If Between Two Rivers, by acclaimed novelist and poet Nicholas Rinaldi, were a classic martini, it would be served in a properly chilled glass, contain top-shelf gin with a hint of vermouth and be garnished with a succulent olive. Further, it would be sipped in a jazz club overlooking the Hudson on a balmy evening while music flowed with edgy sophistication. In other words, this book offers even more than fine writing and a well-constructed, intriguing tale. It's a whole experience. Rinaldi skillfully manages a whole cast of eclectic characters living or working in Echo Terrace, a luxury condominium building in lower Manhattan run by the quietly opinionated concierge, Farro Fescu, who has been there "from the start, when the building first opened its doors nine years ago." Fescu "knows the pace, the tempo, the rhythm, the vibrations in the lobby walls. Without looking up he knows the tap of Ravijohn's cane, the scent of Maggie Sowle's cologne, the click of Lena Klongdorf's heels." Rinaldi brings these people to life like a modern-day Dickens, creating memorable, well-defined characters such as Nora Abernooth, whose grandfather hunted with Teddy Roosevelt and who shares her apartment, (at the start of the novel things change dramatically) with a menagerie that contains a rhesus monkey, a cobra, a macaw and numerous finches. Rinaldi also craftily makes the Twin Towers rise up with an unsettling presence that foreshadows the Trade Center tragedy to come and brings the whole complicated construct along with the many changes and interactions in the character's lives to its shattering conclusion. He does all of these things with such finesse, such careful insight into human hopes and hurts, such poetry, that the book almost becomes something to live through, rather than simply read. Despite the inexorable, horrific ending, underlying messages of connection, the beauty of love, and the amazing resilience of the human spirit are woven into the web and render the outcome poignant and uplifting. Perhaps I could say if Between Two Rivers were a martini it would be a classic, but it would leave you shaken and stirred.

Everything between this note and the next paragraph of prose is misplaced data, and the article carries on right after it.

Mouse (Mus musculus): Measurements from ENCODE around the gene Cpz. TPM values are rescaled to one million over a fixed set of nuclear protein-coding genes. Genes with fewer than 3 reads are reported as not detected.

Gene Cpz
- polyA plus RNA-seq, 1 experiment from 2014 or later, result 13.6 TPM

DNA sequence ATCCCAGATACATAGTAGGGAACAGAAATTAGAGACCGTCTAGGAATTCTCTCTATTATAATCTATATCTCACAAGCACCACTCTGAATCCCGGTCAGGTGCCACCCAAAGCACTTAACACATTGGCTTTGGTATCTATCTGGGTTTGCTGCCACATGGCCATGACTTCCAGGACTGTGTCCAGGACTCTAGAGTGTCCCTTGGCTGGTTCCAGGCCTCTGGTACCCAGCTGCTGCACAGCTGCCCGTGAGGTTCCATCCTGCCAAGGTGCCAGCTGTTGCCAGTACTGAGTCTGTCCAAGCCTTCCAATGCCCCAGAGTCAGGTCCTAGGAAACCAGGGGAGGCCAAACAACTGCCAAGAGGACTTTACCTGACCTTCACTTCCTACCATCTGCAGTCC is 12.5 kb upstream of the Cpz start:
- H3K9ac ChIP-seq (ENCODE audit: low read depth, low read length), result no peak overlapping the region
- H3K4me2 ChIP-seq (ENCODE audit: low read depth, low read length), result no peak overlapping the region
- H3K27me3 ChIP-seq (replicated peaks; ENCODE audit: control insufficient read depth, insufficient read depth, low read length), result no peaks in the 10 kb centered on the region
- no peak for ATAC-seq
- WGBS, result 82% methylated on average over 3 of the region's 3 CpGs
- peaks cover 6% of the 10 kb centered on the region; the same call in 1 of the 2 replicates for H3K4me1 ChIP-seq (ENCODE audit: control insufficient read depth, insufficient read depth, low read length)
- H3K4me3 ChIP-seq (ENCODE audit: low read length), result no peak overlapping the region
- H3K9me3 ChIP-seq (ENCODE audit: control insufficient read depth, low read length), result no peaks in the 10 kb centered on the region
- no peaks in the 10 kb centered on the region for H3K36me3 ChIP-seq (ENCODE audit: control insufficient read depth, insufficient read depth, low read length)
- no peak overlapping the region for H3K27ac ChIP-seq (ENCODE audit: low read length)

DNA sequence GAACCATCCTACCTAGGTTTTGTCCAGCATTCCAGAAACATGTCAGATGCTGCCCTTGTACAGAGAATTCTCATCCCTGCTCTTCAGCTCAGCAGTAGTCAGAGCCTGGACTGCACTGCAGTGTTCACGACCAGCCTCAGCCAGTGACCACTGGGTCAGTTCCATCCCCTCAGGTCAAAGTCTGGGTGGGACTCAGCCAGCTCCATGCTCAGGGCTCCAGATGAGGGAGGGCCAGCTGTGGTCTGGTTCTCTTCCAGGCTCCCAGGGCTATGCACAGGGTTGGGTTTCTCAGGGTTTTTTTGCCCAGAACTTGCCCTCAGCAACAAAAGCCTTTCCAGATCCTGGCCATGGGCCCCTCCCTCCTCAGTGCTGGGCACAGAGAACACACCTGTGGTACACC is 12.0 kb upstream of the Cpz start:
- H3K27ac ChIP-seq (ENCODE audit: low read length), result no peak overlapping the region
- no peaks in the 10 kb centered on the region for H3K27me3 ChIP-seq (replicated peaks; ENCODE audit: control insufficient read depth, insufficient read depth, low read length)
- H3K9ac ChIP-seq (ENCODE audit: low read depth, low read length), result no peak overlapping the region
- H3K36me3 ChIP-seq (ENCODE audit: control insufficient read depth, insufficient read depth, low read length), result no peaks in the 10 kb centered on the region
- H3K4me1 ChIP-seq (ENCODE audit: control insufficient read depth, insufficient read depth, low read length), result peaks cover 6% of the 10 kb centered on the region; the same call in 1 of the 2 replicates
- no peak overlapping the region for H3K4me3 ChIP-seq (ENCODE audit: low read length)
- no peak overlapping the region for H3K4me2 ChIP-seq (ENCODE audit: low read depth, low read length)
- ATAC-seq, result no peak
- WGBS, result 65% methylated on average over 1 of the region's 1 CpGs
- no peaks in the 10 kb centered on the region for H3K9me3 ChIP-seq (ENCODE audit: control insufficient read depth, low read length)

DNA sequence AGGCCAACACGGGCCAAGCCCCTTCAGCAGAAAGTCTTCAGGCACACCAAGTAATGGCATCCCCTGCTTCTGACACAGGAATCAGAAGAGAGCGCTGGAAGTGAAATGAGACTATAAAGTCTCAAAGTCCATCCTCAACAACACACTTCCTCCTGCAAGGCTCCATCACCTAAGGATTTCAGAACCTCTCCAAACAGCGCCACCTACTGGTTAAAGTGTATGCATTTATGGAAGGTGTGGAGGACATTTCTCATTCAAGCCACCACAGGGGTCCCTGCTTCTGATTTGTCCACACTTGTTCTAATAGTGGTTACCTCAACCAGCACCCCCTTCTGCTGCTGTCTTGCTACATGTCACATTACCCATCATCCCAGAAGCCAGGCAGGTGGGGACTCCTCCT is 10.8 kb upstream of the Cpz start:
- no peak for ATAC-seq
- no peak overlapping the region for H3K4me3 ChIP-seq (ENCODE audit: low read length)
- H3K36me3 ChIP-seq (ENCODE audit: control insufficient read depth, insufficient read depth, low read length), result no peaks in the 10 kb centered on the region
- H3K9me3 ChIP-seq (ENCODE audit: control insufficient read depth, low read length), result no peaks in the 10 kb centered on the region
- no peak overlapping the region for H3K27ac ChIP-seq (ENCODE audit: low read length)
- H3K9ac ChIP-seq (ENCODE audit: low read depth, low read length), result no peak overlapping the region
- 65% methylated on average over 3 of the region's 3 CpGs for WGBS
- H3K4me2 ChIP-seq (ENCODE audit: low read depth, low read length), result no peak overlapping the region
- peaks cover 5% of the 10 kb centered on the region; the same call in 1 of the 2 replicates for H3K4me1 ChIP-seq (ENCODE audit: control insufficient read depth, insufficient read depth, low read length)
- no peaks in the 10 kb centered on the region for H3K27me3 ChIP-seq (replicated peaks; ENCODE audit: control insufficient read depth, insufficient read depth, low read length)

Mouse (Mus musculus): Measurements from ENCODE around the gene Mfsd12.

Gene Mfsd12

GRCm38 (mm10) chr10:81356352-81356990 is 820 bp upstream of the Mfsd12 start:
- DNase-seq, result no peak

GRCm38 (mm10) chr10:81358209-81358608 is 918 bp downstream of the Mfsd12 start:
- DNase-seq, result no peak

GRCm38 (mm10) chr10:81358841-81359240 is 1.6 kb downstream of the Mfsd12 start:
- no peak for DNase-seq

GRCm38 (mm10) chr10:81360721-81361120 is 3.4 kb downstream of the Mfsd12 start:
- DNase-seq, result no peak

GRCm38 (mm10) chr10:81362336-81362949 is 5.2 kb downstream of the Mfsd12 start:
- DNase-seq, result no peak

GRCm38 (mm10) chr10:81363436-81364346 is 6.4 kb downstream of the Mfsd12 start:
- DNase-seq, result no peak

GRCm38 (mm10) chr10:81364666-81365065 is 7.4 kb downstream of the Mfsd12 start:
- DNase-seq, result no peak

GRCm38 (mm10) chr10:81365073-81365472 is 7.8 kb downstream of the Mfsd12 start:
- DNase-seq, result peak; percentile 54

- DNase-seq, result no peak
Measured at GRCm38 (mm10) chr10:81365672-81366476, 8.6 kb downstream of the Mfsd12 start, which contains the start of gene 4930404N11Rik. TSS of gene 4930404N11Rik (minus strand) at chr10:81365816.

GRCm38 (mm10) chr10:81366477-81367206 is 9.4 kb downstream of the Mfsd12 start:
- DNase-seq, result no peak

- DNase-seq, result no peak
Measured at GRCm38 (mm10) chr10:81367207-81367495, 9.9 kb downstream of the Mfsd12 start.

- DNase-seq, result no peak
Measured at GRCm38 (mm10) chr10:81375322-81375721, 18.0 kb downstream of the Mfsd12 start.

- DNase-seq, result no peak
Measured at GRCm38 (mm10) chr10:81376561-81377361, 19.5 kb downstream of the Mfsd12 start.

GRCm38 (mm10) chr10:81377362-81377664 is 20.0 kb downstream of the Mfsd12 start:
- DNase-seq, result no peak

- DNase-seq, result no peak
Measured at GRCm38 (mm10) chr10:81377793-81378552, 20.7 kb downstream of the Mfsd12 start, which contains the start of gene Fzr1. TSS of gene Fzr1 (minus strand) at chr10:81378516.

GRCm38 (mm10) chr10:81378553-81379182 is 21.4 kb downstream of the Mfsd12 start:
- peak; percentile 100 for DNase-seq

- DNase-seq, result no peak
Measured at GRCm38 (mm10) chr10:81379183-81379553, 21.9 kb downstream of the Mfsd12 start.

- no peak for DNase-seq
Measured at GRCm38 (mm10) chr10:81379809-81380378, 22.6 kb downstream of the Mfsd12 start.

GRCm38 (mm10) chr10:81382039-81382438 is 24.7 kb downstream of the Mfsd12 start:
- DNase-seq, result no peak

Linda Stankard writes from Nanuet, New York.